Due to a variety of factors, Colorado wheat growers might have planted their largest crop this fall since 1997.
That’s according to estimates this week from Darrell Hanavan, the president of the Colorado Wheat Growers Association for 32 years, who said he’s expecting the state to collectively plant about 3 million acres this year — although a U.S. Department of Agriculture report with officials numbers will be released in January, he added.
Hanavan also said this week he believes Colorado’s large crop remains in great condition, despite the recent streak of days with temperatures below zero.
A year ago, cold spells not nearly as severe caused widespread winterkill — but last year’s crop didn’t go into its winter dormancy in nearly as good of shape as this year’s.
Some areas of Colorado received as much as five times, or more, that its normal rainfall in September, the month when winter wheat is planted.
That abundance of moisture, Hanavan and farmers said, has the state’s wheat crop off to its best start in a long time.
The strong start for the wheat crop has been welcomed by Colorado’s farmers.
In recent years, northeast Colorado wheat farmers watched their seeds struggle to emerge in parched soil in the fall, then later depend on just-in-the-nick-of-time moisture to keep the crop alive until the summer, culminating in what was below-average production in many fields.
It’s been much worse in southeast Colorado, where many areas have been in some degree of drought for about three years.
Last year, farmers in that part of the state abandoned about 700,000 acres of wheat, due to the condition of the crop, Hanavan said.
Those 700,000 acres account for more than 30 percent of the state’s total winter wheat acres. During Colorado’s historic drought year of 2002 — a 300-year drought, by some estimations — the state’s abandonment rate of winter wheat acres was 29.8 percent, Hanavan said.
Natural moisture is critical for wheat, which, because of its tolerance for drought, is often planted on dryland acres, instead of being irrigated, like corn, onions or sugar beets.
Colorado State University Extension crop specialist Bruce Bosley stressed that moisture at planting time is especially important for wheat, referring to a study that showed in six out of seven years, wheat yields were determined more so by the soil moisture at planting time than by the moisture it received later in the growing season.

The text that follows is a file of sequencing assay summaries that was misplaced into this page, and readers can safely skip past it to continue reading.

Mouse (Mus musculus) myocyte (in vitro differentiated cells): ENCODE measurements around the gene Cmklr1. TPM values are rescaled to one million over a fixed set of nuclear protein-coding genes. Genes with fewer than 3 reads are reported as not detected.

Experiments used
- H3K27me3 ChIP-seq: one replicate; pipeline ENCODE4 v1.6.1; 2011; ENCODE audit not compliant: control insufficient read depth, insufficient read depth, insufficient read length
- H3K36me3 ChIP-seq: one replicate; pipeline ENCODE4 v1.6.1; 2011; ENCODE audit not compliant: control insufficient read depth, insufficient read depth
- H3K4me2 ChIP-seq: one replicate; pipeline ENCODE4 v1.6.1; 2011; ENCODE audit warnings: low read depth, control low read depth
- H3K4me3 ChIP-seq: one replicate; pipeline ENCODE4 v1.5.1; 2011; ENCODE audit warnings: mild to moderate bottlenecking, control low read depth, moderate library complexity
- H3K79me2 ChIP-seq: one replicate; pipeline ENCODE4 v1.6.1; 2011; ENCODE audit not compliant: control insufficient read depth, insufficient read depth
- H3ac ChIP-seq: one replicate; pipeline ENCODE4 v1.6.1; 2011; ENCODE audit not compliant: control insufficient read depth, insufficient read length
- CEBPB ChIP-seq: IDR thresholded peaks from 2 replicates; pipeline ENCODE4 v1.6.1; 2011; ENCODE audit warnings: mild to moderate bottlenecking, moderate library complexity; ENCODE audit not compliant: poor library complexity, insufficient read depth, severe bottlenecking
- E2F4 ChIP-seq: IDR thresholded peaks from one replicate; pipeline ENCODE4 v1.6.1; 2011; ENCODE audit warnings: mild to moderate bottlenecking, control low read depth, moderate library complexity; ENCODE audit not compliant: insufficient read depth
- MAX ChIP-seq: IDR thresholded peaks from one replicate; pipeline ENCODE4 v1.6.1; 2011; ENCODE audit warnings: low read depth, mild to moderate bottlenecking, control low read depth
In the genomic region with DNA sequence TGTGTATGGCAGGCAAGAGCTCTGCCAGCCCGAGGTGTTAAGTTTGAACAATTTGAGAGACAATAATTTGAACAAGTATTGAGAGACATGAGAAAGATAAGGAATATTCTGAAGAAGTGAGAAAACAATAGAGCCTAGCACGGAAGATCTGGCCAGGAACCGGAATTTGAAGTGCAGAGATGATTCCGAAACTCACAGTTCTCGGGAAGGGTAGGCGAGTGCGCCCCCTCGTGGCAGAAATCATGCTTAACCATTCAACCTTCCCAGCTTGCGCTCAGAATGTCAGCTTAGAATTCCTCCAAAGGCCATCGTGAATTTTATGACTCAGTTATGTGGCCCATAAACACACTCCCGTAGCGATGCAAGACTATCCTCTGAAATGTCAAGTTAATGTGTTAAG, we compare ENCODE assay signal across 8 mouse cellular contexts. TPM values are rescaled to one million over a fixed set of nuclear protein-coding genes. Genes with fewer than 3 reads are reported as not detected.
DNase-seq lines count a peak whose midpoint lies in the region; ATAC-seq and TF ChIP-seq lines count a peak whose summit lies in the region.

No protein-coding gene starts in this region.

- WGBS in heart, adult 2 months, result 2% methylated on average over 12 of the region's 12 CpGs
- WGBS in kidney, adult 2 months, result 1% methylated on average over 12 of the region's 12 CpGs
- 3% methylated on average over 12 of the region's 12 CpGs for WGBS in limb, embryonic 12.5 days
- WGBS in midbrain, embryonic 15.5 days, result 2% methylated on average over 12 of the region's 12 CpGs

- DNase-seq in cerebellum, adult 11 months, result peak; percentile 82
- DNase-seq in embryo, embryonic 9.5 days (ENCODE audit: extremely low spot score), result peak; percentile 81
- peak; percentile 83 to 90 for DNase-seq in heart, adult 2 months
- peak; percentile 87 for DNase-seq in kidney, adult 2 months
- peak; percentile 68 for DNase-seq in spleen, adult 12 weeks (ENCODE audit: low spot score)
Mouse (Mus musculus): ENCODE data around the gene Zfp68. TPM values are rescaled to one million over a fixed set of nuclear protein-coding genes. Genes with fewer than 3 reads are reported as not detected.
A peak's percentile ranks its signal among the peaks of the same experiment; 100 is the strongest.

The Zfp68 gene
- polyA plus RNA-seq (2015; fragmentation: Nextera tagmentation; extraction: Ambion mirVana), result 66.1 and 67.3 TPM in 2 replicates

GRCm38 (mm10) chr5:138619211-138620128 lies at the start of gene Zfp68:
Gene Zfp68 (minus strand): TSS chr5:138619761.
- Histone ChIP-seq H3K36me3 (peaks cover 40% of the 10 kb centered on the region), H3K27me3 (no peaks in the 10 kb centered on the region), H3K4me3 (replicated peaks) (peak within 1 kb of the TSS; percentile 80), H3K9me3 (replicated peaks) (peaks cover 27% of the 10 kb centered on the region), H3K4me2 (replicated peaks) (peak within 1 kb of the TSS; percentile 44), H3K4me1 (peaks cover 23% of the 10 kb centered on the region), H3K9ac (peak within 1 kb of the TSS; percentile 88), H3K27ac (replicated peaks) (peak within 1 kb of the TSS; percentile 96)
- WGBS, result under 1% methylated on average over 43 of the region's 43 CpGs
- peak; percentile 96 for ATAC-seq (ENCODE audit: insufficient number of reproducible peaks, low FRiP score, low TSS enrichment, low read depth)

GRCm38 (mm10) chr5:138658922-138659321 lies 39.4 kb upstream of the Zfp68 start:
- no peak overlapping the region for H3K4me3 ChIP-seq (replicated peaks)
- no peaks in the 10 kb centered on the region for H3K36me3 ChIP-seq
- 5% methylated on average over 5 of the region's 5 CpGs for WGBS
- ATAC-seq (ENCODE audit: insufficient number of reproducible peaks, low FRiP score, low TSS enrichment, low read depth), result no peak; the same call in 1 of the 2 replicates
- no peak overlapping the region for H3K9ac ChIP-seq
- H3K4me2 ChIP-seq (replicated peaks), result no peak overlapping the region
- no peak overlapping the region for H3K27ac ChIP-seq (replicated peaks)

That being the case, the abundance of moisture this fall is a godsend for Colorado’s winter wheat growers, who planted about 2.35 million acres of winter wheat in 2011, and whose production from that crop in 2012 was valued at about $593.9 million, according to the National Agricultural Statistic Services office in Colorado.
The last time most Colorado farmers remember seeing a winter wheat crop get off to a good start was in 2009. That wheat crop went on to produce yields of 45.5 bushels per acre on average, which still stands as the state record.
The much improved planting conditions this past fall is only one reason so many more acres of winter wheat are being planted.
In northeast Colorado, where many cities have cut back on how much water they lease to area farmers, many acres typically devoted to crops like corn, sugar beets and onions have had winter wheat planted on them instead, because winter wheat is less water-dependant crop.
A number of farmers in that part of the state said that while winter wheat historically accounts for about 10 percent of their acres, they’re planting the crop on 25 to 30 percent of their acres now.
Additionally, wheat prices have been much stronger in recent months than other crops — particularly corn and sugar beets, which have seen sharp decreases — and many farmers are putting more stock in wheat.
“For a variety of reasons, we’re seeing more wheat acres planted,” Hanavan said. “And right now, that crop is in good shape.” ❖